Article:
Dee Bishop, Smith County Master Gardener, wrote a weekly column which was published in the Tyler Morning Telegraph.
After many years of writing a weekly column, Dee has stepped back and is no longer writing her column. The column below was her last of the series. Join us as we wish her all the best as she digs in her garden.
Holiday plants bring much needed ‘sunshine’ into our homes during winter. Poinsettias, perhaps the most popular Christmas plants, provide so much color for so little. I love getting some to put in a large basket on my fireplace. They add a sparkle that nothing else can. All the plastic fake flowers in the world do not do what the real thing can which is to add a living breath of life to our winter décor.
Poinsettias come in so many colors and sizes, even different shapes. They are nearly always in a plastic sleeve (the colorful wrap) and can be used as is or in groups of greenery, in baskets, or plant stands. Wherever you choose to put them, they will shine.
Now for some tips on keeping them looking beautiful all through the holidays and beyond. Poinsettias do not like drafts and they despise being kept too wet. Do not place them near a door that is frequently opened, the cold air can wrinkle their leaves. Check for water needs often, but water only when they are fairly dry. Do not keep them wet. Those little plastic covers will hold in whatever water may run off when you water; so off with the cover, water in the sink, then allow the plant to drain well before returning it to the cover. Place poinsettias in very light sunny areas. They need light to maintain a robust form. If you need to use them in dark areas for special parties, or gatherings—-fine, just remember to return them to a well-lighted place. You may have a lamp that you could use to give them light in an otherwise dark corner. If you see leaves dropping, you are either keeping them too wet or too dry—–too wet probably. Too warm a room will also cause them to drop leaves.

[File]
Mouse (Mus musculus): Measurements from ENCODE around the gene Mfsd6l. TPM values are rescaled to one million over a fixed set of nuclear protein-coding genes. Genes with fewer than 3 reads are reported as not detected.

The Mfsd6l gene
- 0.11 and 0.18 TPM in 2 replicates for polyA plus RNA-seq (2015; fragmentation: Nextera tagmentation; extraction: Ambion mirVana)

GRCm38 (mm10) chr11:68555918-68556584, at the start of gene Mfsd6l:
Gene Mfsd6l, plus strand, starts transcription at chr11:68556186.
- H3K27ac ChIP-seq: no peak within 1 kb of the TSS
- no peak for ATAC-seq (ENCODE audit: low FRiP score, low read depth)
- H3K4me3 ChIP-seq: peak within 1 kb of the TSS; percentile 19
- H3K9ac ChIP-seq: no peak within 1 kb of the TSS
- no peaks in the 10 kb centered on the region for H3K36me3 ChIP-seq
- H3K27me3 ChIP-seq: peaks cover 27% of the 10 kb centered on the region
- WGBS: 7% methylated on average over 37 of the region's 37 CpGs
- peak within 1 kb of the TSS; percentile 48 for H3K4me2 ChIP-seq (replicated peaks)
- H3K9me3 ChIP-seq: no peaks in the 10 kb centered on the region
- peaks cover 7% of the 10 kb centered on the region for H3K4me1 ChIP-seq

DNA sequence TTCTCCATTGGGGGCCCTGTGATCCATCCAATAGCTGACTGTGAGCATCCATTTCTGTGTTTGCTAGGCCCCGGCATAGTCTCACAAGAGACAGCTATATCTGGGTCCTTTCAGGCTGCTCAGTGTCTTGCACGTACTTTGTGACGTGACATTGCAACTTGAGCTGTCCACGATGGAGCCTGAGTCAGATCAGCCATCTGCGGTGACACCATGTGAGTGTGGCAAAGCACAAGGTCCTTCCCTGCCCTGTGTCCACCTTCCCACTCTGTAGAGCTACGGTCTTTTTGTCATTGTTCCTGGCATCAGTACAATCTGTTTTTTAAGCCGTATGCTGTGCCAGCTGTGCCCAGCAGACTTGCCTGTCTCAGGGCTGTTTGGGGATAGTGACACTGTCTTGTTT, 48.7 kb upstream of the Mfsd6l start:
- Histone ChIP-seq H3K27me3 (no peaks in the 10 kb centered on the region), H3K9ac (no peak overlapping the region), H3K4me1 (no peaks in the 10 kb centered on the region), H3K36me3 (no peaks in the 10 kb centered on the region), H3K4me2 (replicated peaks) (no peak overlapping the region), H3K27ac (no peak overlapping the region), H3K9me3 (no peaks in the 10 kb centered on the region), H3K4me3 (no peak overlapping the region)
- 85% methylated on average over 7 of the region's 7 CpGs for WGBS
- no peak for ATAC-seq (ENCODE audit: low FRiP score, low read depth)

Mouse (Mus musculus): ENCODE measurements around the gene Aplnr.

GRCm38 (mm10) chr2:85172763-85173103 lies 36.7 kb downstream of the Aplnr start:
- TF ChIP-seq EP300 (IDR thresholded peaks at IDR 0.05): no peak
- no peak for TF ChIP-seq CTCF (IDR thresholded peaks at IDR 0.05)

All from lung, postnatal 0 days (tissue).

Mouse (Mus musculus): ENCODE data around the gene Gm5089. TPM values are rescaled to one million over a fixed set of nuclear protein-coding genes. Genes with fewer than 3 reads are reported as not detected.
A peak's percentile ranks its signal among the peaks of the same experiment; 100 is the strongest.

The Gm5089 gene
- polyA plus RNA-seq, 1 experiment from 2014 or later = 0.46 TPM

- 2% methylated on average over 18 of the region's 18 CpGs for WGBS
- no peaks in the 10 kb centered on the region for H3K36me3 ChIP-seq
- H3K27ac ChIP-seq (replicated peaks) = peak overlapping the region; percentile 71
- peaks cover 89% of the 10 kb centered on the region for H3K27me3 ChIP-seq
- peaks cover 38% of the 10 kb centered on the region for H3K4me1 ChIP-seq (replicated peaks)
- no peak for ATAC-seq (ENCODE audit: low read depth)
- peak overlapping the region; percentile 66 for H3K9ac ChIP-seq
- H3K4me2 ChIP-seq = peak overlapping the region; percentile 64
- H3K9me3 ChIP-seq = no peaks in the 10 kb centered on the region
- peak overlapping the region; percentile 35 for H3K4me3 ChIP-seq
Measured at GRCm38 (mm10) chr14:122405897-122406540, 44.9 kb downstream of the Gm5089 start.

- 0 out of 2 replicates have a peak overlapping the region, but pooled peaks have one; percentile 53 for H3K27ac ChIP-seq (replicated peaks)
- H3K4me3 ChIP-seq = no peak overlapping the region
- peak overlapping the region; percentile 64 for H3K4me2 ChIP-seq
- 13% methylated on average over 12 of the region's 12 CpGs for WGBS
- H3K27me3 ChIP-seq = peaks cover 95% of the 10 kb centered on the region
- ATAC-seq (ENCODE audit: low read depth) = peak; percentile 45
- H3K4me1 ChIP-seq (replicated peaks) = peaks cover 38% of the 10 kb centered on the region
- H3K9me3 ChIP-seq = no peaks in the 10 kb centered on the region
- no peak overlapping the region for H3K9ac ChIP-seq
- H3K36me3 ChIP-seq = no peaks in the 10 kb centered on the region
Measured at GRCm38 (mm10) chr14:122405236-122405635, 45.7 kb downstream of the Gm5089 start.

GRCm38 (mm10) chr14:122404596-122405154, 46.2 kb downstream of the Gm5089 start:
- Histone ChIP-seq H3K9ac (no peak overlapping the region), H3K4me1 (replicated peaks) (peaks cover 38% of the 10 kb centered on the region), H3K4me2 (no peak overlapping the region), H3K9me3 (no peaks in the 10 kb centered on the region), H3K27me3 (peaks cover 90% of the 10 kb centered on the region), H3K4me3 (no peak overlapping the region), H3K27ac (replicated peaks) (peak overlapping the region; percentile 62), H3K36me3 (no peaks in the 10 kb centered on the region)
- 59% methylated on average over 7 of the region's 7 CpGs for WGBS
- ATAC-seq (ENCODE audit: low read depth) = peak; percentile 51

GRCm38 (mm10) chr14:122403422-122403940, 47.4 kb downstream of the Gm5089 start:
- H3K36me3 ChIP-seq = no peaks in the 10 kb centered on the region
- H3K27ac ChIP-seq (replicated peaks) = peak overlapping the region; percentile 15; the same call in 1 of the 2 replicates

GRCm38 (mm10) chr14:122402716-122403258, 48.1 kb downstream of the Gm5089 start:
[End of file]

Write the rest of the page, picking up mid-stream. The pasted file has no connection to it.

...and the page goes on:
With minimum care, poinsettias will endure long after the holidays. Sometimes people will try to keep them for the next season. They will often live for years, but seldom will you get the glorious color. They ‘bloom’ in winter since they come from Mexico where it’s cool but not cold in winter; so we could never expect them to color up for us this far north. You can plant them in the yard and they will live through some winters, but will not show color. It is best to discard the plant after winter, grab a pot of tulips or daffodils and welcome spring into your home.